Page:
Inverarity (inverarity) wrote,

Book Review: The Sirens of Titan, by Kurt Vonnegut

A satirical, funny (?) (I guess) science fiction novel about the war between Earth and Mars.

The Sirens of Titan

Dell, 1960, 224 pages

The Sirens of Titan is an outrageous romp through space, time, and morality. The richest, most depraved man on Earth, Malachi Constant, is offered a chance to take a space journey to distant worlds with a beautiful woman at his side. Of course there's a catch to the invitation and a prophetic vision about the purpose of human life that only Vonnegut has the courage to tell.

This is the second Vonnegut novel I've read. Slaughterhouse-Five was good but it just didn't hit me with its genius and wit. I mean, I got that it was a satirical anti-war story and that Vonnegut had a crazy imagination, and I do appreciate his humane message underlying all the craziness. But The Sirens of Titan was just more of the same, and it didn't click for me.

A fable, a satire, a story about a war between Mars and Earth and a fake messiah creating his own religion, an indictment of mindless obedience to the military, even commentary on racism, The Sirens of Titan is also an ironic morality tale about free will and whether mankind has any.

Unfortunately, it just really seemed like a book that would get nominated for a Hugo in 1960 when science fiction was very small and niche and nerdy compared to now. I don't think most Vonnegut fans would find him nearly as appealing if he were writing today. I think his female and black characters would be mercilessly dissected for their cartoonishness and poor old Kurt would be roasted on Twitter. Of course, Kurt was pretty smart so maybe he'd do fine on Twitter. But this book was very much a product of the 60s and its sensibilities.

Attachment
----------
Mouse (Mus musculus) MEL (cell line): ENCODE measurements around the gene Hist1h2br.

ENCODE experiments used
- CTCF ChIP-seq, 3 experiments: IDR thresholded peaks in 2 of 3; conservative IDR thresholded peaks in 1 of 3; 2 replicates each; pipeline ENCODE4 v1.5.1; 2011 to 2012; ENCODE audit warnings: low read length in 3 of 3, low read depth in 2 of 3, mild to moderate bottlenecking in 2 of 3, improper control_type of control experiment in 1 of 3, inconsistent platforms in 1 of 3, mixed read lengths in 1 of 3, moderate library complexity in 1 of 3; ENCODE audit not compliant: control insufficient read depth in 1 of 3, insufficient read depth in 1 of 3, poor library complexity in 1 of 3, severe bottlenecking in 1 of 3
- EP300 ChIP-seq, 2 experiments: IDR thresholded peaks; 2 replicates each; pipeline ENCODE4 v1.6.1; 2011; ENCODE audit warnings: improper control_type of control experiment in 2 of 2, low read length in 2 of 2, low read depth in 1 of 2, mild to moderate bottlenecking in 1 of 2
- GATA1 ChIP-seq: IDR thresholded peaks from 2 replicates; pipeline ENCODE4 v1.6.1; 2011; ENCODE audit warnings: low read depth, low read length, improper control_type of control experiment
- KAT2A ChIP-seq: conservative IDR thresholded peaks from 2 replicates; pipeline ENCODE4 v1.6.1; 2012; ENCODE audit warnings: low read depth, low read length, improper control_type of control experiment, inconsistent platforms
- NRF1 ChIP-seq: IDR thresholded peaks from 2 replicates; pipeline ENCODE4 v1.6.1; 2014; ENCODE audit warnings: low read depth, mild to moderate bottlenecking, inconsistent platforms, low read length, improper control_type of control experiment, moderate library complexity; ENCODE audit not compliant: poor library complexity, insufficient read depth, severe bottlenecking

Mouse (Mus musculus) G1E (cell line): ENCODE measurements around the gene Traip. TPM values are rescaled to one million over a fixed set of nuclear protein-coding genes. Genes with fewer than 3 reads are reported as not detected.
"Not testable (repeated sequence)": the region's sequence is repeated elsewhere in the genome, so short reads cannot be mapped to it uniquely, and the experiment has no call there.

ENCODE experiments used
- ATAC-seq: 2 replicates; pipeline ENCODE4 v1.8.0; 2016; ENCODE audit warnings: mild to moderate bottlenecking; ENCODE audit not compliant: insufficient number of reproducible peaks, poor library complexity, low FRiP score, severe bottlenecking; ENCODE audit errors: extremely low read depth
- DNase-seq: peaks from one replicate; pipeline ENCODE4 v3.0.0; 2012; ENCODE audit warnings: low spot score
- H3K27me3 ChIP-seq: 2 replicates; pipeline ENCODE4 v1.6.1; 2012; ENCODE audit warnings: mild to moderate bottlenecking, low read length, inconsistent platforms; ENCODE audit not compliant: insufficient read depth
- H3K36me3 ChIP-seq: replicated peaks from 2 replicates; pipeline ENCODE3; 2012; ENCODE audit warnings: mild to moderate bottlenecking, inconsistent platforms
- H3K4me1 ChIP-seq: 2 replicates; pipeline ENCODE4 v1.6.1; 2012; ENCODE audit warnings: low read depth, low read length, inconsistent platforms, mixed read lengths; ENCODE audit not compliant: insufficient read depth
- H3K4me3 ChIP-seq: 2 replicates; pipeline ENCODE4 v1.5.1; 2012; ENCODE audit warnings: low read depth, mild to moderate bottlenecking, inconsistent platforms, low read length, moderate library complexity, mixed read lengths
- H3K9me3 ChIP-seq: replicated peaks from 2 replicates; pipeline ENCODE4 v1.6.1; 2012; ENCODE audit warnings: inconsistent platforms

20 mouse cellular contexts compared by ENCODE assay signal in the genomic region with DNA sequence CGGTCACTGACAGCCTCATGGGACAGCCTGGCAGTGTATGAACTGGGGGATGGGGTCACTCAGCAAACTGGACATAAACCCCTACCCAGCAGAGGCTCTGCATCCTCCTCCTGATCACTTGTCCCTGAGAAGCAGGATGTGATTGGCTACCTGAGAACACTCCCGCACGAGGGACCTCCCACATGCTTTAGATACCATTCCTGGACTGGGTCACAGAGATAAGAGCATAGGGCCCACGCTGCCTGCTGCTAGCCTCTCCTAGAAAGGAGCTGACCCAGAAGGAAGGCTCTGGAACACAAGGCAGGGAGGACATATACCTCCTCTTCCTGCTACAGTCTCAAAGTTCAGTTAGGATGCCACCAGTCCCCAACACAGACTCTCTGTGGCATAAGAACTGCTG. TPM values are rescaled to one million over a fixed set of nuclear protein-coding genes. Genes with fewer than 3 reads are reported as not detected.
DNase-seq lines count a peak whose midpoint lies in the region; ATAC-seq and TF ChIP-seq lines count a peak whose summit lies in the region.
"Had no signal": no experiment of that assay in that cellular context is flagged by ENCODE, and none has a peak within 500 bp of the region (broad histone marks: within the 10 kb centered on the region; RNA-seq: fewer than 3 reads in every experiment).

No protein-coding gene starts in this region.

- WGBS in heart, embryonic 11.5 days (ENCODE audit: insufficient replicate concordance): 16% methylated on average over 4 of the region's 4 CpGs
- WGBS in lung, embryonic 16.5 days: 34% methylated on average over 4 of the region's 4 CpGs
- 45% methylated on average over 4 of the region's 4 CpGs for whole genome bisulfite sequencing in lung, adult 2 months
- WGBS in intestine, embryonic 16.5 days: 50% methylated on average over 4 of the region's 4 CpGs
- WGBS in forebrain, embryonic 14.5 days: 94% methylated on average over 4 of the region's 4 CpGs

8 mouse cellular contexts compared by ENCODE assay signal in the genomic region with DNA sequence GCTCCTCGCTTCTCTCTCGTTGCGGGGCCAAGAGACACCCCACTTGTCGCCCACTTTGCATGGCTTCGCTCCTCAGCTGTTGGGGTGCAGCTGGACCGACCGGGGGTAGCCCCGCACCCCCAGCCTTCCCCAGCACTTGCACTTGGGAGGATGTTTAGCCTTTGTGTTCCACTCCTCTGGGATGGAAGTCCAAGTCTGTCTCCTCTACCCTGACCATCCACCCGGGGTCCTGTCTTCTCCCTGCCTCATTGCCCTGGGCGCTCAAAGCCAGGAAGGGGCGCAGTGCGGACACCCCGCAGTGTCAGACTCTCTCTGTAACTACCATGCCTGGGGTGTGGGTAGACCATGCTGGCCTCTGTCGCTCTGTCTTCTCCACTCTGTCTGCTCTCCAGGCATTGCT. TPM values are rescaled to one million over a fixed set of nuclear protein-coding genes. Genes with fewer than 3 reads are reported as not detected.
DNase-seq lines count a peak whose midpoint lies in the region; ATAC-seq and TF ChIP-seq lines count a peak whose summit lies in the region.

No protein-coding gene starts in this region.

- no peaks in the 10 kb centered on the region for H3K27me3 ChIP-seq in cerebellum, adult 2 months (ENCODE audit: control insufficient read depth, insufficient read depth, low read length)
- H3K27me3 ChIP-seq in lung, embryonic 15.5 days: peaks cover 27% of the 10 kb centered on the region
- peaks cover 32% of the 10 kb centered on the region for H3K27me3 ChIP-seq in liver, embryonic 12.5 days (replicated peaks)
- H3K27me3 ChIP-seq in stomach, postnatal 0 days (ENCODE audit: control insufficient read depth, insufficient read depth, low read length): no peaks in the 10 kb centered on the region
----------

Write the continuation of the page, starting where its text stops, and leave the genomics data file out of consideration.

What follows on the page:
I know people who love Vonnegut, and I'm afraid he's just one of those authors who's never going to be one of my favorites.

My experience reading to this was similar to reading Philip K. Dick's Ubik, the feeling that this classic work of genius was something written for a different audience than me, and I was just missing what it was that made the author such a big deal.

Sorry, Kurt. It's not you, it's me.

Also by Kurt Vonnegut: My review of Slaughterhouse-Five.

My complete list of book reviews.
Tags: books, kurt vonnegut, reviews, science fiction

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